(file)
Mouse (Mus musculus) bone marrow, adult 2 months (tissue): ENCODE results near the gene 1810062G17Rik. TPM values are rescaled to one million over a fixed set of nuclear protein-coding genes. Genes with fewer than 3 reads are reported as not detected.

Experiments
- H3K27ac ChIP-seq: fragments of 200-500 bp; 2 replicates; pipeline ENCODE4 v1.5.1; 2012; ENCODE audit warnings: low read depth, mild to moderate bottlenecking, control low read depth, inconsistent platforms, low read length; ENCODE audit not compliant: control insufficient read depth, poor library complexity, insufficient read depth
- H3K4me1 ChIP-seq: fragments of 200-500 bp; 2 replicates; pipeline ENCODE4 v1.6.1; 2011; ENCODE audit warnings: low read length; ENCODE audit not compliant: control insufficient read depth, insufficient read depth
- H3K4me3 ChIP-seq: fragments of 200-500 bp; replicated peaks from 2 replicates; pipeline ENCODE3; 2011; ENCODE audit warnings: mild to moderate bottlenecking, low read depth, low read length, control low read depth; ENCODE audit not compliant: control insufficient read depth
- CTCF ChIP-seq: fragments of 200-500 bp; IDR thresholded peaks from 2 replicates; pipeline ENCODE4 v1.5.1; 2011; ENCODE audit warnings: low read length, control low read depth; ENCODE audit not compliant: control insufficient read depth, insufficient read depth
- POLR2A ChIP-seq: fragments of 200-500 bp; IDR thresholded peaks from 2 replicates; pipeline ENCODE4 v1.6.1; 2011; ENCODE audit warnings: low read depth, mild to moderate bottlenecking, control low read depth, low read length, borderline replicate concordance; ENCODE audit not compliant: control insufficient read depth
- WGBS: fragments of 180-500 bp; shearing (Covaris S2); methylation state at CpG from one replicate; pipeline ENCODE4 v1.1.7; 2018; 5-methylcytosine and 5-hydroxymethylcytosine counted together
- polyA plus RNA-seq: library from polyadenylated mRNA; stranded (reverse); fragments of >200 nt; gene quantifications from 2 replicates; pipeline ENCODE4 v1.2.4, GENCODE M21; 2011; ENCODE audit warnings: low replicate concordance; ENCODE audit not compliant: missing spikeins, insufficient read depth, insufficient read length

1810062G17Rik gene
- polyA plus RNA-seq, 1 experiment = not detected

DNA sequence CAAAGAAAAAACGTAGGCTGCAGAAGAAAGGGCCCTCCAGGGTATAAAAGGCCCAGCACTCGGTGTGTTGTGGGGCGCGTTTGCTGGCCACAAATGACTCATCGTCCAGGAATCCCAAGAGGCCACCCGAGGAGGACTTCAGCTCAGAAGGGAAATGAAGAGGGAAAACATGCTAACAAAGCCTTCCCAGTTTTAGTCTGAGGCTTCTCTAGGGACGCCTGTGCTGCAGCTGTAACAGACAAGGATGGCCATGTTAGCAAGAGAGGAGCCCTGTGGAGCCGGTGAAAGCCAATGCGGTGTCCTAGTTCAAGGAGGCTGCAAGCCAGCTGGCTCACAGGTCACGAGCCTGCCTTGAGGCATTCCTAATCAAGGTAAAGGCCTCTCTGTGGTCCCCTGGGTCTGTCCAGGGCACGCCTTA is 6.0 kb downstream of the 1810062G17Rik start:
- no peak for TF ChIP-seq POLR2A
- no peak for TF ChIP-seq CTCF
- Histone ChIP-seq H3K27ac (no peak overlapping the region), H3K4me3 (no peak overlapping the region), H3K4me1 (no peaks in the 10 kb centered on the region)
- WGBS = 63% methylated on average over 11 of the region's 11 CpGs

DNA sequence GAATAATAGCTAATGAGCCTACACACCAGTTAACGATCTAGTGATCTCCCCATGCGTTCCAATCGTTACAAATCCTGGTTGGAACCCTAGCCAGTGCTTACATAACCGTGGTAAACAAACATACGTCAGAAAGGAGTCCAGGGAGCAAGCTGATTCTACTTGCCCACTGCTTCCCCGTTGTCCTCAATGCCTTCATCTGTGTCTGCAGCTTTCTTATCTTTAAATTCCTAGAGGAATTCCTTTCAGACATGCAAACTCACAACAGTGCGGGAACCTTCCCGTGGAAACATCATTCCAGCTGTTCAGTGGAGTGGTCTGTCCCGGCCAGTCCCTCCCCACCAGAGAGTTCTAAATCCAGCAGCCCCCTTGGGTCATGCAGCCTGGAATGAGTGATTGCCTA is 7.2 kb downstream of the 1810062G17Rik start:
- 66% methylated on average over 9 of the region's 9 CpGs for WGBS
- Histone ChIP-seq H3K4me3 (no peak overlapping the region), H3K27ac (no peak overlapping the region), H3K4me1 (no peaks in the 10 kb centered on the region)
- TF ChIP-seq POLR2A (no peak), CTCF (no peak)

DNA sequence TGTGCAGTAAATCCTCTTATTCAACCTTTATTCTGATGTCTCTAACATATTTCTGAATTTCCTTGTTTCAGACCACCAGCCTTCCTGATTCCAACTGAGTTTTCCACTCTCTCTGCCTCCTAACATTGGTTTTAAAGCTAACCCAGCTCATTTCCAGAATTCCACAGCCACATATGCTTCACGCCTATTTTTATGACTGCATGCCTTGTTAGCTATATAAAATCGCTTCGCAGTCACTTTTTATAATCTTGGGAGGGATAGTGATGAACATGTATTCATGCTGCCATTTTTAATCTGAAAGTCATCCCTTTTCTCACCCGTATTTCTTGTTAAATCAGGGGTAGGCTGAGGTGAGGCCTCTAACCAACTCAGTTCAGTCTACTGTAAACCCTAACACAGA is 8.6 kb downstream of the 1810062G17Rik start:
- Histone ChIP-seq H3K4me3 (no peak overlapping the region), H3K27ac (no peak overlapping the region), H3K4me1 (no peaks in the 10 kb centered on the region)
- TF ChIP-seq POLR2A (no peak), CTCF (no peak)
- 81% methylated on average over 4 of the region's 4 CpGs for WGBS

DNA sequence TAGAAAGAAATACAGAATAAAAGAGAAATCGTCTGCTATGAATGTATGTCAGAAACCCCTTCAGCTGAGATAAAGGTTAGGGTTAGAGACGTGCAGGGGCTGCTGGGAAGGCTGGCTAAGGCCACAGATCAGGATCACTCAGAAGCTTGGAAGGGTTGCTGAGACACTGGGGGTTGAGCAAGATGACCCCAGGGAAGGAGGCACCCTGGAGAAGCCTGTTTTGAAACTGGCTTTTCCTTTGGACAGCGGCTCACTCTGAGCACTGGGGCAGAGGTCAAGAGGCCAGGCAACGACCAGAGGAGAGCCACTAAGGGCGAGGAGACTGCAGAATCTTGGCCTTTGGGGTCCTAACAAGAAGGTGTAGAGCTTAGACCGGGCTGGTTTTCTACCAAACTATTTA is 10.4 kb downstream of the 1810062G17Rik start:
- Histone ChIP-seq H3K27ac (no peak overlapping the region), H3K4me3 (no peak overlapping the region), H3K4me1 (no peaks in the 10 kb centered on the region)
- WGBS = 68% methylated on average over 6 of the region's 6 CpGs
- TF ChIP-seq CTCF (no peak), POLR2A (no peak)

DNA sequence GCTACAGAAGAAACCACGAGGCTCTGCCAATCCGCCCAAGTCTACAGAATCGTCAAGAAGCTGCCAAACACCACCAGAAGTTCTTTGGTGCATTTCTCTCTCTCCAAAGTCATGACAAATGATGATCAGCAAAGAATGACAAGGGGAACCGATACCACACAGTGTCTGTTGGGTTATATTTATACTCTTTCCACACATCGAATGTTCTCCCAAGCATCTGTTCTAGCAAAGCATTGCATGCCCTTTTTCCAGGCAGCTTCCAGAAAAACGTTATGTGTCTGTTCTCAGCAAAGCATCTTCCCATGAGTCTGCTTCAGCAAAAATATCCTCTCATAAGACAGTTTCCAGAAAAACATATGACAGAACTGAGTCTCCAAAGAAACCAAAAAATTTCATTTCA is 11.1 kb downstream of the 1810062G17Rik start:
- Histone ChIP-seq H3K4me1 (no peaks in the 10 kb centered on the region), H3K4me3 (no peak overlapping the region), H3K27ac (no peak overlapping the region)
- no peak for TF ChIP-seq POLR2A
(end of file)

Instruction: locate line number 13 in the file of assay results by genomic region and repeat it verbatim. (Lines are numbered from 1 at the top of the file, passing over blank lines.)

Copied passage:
- no peak for TF ChIP-seq POLR2A